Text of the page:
In his fort­nightly ra­dio ad­dress ‘Mann Ki Baat’ to the na­tion on May 7, Prime Min­is­ter Modi re­fer­ring to the SAS said, “The ca­paci- ties of this satel­lite and the fa­cil­i­ties it pro­vides will go a long way in ad­dress­ing South Asia’s eco­nomic and de­vel­op­men­tal pri­or­i­ties.” No doubt SAS has geo-strate­gic im­por­tance but In­dia is not look­ing at or coun­ter­ing China’s strat­egy of ‘string of pearls’. Pak­istan be­sides her anti-In­dia fix­a­tion, un­der Chi­nese in­flu­ence, backed out from SAS. In fact, there is spec­u­la­tion that Pak­istan may have tried to cy­ber at­tack launch of the satel­lite. There was also re­port of back chan­nel diplo­macy be­tween Prime Min­is­ter Modi and Nawaz Sharif through Sa­j­jan Jin­dal, which the Pak­istan army did not want hav­ing been not taken into con­fi­dence by Nawaz Sharif. The re­cent heinous cross-bor­der ac­tion of be­head­ing sol­diers of an LoC (Line of Con­trol) pa­trol by a Bor­der Ac­tion Team (BAT) of Pak­istani army was likely aimed at de­rail­ing any back chan­nel and forc­ing post­pone­ment of launch of the SAS to em­bar­rass In­dia. Devel­op­ment and launch of Pak­istan’s satel­lites are with Chi­nese help.

In 2018, Pak­istan plans to launch a re­mote-sens­ing satel­lite into space; built by and China and launched from a Chi­nese launch pad. China has also been help­ing Sri Lanka and Bangladesh in their space pro­gramme. China will launch Sri Lanka’s sec­ond satel­lite dur­ing 2018. Strangely, Afghanistan has ‘yet’ to rat­ify us­ing the free ser­vices of SAS, which may be a mere de­lay or un­der Chi­nese pres­sure, es­pe­cially with China of­fer­ing Afghanistan help to build and launch lat­ter’s sec­ond satel­lite Afghansat-2, which Afghanistan has ac­cepted. Life of Afghansat-1, de­vel­oped jointly by Euro­pean com­pany EADS and ISRO (launched by EADS), ends around mid 2020. SAS of­fers one or more transpon­ders to Afghanistan but China has of­fered en­tire satel­lite (Afghansat-2) to Afghanistan, not free but per­haps at a dis­counted cost and long-term in­ter­est re­pay­ment plan. China also set up in 2005, Asia-Pa­cific Space Co­op­er­a­tion Or­ga­ni­za­tion (APSCO), with Bangladesh, Iran, Mon­go­lia, Pak­istan, Peru, Thai­land and Turkey, to pro­mote col­lab­o­ra­tive ven­tures. Dur­ing 2017, Bangladesh will have its own ‘Bangla­bandhu-1’ com­mu­ni­ca­tions satel­lite, built by Thales Ale­nia Space (joint Ital­ian-French) ven­ture.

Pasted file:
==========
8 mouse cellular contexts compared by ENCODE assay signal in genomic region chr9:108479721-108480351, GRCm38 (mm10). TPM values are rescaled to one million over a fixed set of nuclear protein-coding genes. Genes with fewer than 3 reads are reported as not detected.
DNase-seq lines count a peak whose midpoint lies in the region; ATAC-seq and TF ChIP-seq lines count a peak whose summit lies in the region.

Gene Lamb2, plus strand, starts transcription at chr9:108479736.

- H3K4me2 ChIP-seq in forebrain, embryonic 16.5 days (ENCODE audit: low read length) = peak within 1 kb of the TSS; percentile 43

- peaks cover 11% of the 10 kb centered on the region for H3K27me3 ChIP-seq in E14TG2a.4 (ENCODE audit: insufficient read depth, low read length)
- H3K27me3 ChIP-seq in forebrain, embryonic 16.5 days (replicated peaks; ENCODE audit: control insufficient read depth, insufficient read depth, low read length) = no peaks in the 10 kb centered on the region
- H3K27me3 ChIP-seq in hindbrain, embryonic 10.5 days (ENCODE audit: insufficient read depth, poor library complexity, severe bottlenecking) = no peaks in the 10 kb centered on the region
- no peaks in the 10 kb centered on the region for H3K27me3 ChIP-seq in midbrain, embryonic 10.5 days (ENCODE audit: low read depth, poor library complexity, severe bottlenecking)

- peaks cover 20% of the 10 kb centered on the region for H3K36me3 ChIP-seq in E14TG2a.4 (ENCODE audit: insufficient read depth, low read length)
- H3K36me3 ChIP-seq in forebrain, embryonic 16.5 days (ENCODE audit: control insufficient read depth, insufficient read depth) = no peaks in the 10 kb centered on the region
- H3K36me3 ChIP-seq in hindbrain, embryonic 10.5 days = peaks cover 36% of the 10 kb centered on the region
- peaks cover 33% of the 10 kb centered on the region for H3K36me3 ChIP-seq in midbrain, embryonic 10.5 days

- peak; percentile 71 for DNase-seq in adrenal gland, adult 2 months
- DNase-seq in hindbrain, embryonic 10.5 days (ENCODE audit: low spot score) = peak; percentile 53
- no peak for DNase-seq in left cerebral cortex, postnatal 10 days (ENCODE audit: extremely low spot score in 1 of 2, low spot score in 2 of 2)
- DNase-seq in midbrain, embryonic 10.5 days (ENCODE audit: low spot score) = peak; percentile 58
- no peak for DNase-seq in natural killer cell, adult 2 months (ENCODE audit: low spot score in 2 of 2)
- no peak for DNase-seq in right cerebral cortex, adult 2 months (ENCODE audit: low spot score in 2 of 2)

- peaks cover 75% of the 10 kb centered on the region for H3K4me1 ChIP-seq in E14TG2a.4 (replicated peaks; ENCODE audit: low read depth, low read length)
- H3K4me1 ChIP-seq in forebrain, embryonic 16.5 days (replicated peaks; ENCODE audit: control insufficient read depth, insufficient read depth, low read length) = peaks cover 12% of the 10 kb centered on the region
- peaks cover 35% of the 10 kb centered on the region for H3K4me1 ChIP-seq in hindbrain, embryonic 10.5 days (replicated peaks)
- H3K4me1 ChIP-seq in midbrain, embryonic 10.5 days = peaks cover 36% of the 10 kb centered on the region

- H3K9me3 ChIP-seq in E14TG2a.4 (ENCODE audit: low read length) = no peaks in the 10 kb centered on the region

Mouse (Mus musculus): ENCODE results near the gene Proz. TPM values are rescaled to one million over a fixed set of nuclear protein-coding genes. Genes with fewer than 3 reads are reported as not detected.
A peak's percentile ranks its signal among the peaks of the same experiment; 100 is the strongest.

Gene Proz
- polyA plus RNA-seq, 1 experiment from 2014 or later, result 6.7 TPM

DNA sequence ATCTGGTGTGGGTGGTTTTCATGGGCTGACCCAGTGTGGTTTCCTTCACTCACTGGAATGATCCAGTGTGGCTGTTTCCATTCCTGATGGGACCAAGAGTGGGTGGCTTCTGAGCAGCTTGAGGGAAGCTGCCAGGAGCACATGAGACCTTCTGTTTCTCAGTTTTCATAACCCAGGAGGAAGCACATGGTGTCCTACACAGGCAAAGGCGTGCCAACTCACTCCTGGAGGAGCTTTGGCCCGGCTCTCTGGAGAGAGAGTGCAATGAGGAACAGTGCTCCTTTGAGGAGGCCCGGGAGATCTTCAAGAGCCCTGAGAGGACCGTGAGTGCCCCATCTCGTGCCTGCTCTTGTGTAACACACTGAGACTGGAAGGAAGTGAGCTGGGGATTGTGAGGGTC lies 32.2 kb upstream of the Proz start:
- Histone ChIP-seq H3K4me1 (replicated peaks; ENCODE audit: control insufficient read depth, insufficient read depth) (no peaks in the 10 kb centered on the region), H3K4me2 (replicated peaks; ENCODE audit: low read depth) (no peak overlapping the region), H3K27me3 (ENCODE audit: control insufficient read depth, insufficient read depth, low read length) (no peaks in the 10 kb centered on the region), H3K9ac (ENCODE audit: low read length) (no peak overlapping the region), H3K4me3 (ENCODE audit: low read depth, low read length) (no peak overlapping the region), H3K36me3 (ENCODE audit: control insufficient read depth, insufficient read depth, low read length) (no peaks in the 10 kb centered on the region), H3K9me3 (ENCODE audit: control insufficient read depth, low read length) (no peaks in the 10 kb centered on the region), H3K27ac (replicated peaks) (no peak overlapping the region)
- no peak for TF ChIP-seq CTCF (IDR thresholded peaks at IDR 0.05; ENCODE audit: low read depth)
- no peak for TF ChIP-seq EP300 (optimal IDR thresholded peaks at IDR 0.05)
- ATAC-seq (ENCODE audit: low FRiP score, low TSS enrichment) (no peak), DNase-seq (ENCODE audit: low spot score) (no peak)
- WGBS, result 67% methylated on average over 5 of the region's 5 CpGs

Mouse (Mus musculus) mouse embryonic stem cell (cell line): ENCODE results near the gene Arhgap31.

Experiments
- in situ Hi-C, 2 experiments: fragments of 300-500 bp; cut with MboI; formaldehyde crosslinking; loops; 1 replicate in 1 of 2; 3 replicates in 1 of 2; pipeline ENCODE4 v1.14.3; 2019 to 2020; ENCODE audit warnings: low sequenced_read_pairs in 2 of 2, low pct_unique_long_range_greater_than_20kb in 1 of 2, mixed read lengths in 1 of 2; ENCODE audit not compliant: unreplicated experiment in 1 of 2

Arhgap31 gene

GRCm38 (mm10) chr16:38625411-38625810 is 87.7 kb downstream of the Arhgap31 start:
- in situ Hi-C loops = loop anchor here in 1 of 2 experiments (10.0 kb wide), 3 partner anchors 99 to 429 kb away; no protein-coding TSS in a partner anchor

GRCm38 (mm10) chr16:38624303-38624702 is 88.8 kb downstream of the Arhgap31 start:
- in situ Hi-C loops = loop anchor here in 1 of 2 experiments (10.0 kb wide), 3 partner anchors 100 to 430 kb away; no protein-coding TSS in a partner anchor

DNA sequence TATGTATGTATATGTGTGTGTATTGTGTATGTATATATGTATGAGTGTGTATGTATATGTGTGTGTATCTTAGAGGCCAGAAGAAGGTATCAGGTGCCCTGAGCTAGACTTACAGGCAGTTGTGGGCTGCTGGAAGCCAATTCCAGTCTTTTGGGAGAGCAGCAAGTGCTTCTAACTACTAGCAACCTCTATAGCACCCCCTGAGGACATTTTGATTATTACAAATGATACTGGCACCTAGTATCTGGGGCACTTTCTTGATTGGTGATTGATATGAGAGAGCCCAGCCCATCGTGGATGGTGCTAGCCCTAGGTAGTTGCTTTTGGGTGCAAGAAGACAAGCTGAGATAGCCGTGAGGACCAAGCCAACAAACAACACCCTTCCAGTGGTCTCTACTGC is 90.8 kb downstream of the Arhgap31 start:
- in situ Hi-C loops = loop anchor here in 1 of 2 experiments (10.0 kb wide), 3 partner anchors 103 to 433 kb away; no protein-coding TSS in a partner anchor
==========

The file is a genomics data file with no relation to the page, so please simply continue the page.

South Asian space is set for more ac­ti­va­tion and Chi­nese in­tent of ex­ert­ing grav­i­ta­tional pull to bring South Asian coun­tries more and more into her sphere of in­flu­ence is real­ity. In ad­di­tion to the SAS, In­dia is work­ing on other ven­tures like the Mo­tor Ve­hi­cle Agree­ment be­tween BIMSTEC (Bay of Ben­gal Ini­tia­tive for Mul­tiSec­toral Tech­ni­cal and Eco­nomic Co­op­er­a­tion) states that aims at bet­ter re­gional con­nec­tiv­ity be­tween seven south Asian na­tions (ex­cept Pak­istan). In­dia has also of­fered to build satel­lite track­ing sta­tion in Viet­nam. One can only hope that Pak­istan, though backed by China in its pol­icy of state ter­ror­ism) at some point of time starts work­ing to­wards in­te­grated devel­op­ment of the re­gion, rather than desta­bil­is­ing it.